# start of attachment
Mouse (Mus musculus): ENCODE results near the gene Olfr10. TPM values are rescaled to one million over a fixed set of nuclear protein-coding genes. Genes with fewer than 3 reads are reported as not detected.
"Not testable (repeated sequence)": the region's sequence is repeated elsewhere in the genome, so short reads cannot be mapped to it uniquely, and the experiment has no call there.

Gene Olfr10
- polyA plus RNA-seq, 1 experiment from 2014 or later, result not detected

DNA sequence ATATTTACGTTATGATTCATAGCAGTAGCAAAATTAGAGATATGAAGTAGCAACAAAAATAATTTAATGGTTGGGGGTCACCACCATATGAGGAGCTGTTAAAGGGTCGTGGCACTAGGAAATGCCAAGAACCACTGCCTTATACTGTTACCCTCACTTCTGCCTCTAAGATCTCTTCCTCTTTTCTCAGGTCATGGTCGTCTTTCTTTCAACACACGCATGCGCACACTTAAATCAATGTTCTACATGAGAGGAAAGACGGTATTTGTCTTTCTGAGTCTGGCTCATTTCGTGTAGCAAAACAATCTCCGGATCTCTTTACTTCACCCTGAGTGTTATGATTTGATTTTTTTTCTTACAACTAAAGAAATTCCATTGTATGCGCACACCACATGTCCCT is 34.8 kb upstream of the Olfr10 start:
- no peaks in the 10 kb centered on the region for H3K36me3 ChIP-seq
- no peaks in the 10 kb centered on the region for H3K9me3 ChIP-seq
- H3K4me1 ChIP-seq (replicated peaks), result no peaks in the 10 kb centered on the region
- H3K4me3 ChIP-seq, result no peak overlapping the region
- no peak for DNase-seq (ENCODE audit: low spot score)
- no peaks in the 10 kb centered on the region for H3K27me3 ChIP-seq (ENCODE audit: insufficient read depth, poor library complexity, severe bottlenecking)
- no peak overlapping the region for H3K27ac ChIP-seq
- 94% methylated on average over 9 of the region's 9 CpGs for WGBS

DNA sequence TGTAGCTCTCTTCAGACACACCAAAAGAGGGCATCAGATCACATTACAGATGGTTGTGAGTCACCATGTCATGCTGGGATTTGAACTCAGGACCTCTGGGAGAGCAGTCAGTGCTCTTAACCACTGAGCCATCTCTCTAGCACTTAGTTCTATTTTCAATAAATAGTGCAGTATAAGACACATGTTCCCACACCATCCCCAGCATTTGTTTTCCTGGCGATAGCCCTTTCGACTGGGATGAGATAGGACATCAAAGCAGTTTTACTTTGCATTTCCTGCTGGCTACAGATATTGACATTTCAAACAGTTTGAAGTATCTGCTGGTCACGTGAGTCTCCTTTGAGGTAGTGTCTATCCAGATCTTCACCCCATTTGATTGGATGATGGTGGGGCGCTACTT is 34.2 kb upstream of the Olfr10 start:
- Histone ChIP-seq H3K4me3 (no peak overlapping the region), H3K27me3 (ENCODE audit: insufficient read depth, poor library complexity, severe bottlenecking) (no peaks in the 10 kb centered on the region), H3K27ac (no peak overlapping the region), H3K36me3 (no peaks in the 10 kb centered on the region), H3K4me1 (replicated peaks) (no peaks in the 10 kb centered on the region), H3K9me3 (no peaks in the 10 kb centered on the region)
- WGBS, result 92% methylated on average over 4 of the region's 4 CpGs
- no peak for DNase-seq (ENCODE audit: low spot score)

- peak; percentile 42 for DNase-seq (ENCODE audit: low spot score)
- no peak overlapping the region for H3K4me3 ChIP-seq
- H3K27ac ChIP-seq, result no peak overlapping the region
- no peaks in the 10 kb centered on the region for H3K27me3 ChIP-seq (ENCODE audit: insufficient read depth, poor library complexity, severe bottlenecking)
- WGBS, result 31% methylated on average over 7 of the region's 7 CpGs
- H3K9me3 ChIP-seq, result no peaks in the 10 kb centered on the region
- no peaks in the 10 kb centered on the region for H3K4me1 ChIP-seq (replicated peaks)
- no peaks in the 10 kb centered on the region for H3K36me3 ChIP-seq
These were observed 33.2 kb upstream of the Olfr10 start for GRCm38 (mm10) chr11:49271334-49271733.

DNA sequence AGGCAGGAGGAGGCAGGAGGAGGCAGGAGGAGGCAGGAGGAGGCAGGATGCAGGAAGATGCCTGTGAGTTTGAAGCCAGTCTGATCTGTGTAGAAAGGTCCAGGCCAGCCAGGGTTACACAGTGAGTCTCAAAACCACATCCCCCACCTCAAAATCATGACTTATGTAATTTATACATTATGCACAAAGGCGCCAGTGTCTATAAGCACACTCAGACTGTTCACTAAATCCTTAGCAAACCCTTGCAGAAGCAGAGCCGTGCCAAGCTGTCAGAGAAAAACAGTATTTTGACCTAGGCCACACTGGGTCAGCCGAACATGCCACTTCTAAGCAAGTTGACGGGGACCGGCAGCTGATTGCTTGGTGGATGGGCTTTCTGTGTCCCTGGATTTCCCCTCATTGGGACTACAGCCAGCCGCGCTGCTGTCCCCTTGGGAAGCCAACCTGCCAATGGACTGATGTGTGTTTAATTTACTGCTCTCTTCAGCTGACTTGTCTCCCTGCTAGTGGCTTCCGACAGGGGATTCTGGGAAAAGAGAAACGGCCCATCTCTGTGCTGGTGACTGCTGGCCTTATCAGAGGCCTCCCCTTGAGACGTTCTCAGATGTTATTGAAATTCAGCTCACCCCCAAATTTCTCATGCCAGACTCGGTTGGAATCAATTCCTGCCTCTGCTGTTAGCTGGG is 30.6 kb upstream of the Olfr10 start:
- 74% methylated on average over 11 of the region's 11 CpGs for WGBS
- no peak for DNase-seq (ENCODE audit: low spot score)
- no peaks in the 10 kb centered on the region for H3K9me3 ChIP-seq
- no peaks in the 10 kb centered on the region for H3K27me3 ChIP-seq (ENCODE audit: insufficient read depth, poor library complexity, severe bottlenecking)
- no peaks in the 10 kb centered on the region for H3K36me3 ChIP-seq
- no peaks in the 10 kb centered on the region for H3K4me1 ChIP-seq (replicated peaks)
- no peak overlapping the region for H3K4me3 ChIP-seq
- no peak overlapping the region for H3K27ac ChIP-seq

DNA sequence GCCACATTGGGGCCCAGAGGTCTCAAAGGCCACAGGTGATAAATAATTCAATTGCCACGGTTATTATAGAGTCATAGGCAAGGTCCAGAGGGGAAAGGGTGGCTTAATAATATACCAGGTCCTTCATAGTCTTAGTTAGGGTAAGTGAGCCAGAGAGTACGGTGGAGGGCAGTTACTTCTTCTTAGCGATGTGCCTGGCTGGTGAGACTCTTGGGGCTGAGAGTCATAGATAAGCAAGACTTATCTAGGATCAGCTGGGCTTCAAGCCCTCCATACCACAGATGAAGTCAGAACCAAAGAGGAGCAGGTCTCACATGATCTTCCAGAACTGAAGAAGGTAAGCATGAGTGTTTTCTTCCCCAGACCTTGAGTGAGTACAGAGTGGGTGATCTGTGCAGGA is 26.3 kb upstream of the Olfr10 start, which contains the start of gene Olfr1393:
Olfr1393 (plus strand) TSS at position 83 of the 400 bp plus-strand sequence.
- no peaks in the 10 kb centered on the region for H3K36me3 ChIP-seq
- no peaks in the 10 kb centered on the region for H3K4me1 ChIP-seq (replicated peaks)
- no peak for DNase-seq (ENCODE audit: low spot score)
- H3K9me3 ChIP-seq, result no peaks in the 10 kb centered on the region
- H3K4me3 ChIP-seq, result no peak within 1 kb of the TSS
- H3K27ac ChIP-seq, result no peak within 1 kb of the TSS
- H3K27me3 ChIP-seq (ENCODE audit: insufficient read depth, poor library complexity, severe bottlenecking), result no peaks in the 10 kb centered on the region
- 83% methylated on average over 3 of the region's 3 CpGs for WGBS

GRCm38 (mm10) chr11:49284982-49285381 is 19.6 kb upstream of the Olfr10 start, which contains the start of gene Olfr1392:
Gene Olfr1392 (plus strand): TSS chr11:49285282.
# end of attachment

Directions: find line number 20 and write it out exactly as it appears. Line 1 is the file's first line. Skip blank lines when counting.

- H3K27ac ChIP-seq, result no peak overlapping the region